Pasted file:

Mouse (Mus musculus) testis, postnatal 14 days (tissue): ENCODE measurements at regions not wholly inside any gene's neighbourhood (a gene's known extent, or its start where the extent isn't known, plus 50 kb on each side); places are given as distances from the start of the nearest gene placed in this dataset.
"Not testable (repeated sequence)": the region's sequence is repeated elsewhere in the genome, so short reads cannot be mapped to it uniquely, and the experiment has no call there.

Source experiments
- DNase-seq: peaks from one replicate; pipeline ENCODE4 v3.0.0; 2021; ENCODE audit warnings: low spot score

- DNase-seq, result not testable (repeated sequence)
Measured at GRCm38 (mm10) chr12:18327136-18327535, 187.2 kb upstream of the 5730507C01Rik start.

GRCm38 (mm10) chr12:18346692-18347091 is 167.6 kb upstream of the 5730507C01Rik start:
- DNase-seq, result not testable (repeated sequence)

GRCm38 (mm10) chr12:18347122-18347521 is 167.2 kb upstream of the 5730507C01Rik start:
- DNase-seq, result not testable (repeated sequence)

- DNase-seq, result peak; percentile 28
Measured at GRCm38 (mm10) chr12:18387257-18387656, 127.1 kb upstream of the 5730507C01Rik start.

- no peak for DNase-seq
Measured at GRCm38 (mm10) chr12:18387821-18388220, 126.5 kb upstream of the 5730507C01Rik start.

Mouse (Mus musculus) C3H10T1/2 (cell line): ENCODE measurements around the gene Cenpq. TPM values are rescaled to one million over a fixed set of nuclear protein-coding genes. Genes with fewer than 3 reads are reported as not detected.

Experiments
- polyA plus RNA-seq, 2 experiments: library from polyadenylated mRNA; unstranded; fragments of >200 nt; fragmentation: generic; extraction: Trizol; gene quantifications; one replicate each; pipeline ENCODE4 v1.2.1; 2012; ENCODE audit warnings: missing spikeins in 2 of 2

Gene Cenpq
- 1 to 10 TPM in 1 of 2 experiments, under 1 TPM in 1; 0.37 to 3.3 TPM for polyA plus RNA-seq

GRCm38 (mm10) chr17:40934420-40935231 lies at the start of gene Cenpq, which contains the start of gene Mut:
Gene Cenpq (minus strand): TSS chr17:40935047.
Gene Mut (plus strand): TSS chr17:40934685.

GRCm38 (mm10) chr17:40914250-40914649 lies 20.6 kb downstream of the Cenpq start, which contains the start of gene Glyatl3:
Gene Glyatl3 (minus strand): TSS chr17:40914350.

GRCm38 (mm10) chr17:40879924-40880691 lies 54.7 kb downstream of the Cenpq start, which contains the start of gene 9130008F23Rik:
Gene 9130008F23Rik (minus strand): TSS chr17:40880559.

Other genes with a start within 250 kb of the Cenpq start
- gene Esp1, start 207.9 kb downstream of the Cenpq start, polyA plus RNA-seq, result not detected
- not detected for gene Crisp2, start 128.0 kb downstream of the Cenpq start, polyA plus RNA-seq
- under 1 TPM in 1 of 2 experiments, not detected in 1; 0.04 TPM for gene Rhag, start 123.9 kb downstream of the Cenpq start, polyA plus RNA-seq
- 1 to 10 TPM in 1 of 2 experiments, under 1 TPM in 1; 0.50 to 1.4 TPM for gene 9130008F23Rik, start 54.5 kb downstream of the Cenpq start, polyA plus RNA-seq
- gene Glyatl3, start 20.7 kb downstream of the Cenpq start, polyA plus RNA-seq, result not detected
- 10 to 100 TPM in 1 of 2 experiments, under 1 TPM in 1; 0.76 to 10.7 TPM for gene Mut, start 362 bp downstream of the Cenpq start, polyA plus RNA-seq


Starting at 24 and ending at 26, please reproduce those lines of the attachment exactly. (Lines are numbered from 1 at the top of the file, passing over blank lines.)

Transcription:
Gene Glyatl3 (minus strand): TSS chr17:40914350.

GRCm38 (mm10) chr17:40879924-40880691 lies 54.7 kb downstream of the Cenpq start, which contains the start of gene 9130008F23Rik:
Gene 9130008F23Rik (minus strand): TSS chr17:40880559.